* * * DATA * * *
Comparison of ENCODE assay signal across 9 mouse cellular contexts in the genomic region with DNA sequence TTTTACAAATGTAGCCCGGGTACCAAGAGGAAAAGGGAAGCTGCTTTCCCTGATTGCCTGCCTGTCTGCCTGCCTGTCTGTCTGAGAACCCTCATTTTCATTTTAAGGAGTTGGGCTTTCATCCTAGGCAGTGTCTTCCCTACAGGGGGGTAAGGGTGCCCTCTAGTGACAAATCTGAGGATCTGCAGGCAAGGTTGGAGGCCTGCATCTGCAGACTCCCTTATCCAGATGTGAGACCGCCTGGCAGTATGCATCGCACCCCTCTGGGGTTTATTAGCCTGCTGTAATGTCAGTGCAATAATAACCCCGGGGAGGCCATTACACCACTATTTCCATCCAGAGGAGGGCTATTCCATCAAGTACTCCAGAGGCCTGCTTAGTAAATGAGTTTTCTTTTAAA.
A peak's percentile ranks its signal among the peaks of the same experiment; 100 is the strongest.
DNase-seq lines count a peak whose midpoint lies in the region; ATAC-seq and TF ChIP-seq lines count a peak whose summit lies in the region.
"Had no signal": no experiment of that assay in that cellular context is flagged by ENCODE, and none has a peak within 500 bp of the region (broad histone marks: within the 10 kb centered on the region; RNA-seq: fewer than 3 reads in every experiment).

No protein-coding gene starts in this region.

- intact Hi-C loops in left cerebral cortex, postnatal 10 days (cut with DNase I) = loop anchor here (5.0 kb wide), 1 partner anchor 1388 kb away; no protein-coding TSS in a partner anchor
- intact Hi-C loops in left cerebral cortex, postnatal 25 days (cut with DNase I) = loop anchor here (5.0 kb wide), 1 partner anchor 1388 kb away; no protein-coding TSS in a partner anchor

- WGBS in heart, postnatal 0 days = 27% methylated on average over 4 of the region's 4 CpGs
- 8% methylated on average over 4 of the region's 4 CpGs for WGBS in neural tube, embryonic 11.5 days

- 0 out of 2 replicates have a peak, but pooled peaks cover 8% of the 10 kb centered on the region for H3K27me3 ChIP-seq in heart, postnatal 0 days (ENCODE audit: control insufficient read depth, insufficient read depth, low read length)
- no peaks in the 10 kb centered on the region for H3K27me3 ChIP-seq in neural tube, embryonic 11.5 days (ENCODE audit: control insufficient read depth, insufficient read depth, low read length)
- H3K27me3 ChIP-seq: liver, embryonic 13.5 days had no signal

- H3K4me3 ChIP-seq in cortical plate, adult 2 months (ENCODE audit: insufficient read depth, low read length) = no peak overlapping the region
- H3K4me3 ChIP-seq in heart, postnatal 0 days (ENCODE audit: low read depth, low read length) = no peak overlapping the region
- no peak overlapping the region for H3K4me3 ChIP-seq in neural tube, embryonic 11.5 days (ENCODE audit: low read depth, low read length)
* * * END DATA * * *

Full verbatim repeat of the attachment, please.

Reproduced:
Comparison of ENCODE assay signal across 9 mouse cellular contexts in the genomic region with DNA sequence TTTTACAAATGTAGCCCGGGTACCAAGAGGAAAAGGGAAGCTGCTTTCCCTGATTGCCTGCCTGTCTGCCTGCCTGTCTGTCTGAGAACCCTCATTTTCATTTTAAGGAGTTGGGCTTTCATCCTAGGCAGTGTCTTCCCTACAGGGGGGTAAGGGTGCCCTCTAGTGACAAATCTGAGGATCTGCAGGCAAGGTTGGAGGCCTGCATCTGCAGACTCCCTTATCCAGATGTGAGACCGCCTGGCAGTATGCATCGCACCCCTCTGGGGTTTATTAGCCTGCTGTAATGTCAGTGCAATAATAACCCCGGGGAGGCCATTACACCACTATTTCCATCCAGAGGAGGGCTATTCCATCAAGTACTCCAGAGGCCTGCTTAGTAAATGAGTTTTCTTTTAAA.
A peak's percentile ranks its signal among the peaks of the same experiment; 100 is the strongest.
DNase-seq lines count a peak whose midpoint lies in the region; ATAC-seq and TF ChIP-seq lines count a peak whose summit lies in the region.
"Had no signal": no experiment of that assay in that cellular context is flagged by ENCODE, and none has a peak within 500 bp of the region (broad histone marks: within the 10 kb centered on the region; RNA-seq: fewer than 3 reads in every experiment).

No protein-coding gene starts in this region.

- intact Hi-C loops in left cerebral cortex, postnatal 10 days (cut with DNase I) = loop anchor here (5.0 kb wide), 1 partner anchor 1388 kb away; no protein-coding TSS in a partner anchor
- intact Hi-C loops in left cerebral cortex, postnatal 25 days (cut with DNase I) = loop anchor here (5.0 kb wide), 1 partner anchor 1388 kb away; no protein-coding TSS in a partner anchor

- WGBS in heart, postnatal 0 days = 27% methylated on average over 4 of the region's 4 CpGs
- 8% methylated on average over 4 of the region's 4 CpGs for WGBS in neural tube, embryonic 11.5 days

- 0 out of 2 replicates have a peak, but pooled peaks cover 8% of the 10 kb centered on the region for H3K27me3 ChIP-seq in heart, postnatal 0 days (ENCODE audit: control insufficient read depth, insufficient read depth, low read length)
- no peaks in the 10 kb centered on the region for H3K27me3 ChIP-seq in neural tube, embryonic 11.5 days (ENCODE audit: control insufficient read depth, insufficient read depth, low read length)
- H3K27me3 ChIP-seq: liver, embryonic 13.5 days had no signal

- H3K4me3 ChIP-seq in cortical plate, adult 2 months (ENCODE audit: insufficient read depth, low read length) = no peak overlapping the region
- H3K4me3 ChIP-seq in heart, postnatal 0 days (ENCODE audit: low read depth, low read length) = no peak overlapping the region
- no peak overlapping the region for H3K4me3 ChIP-seq in neural tube, embryonic 11.5 days (ENCODE audit: low read depth, low read length)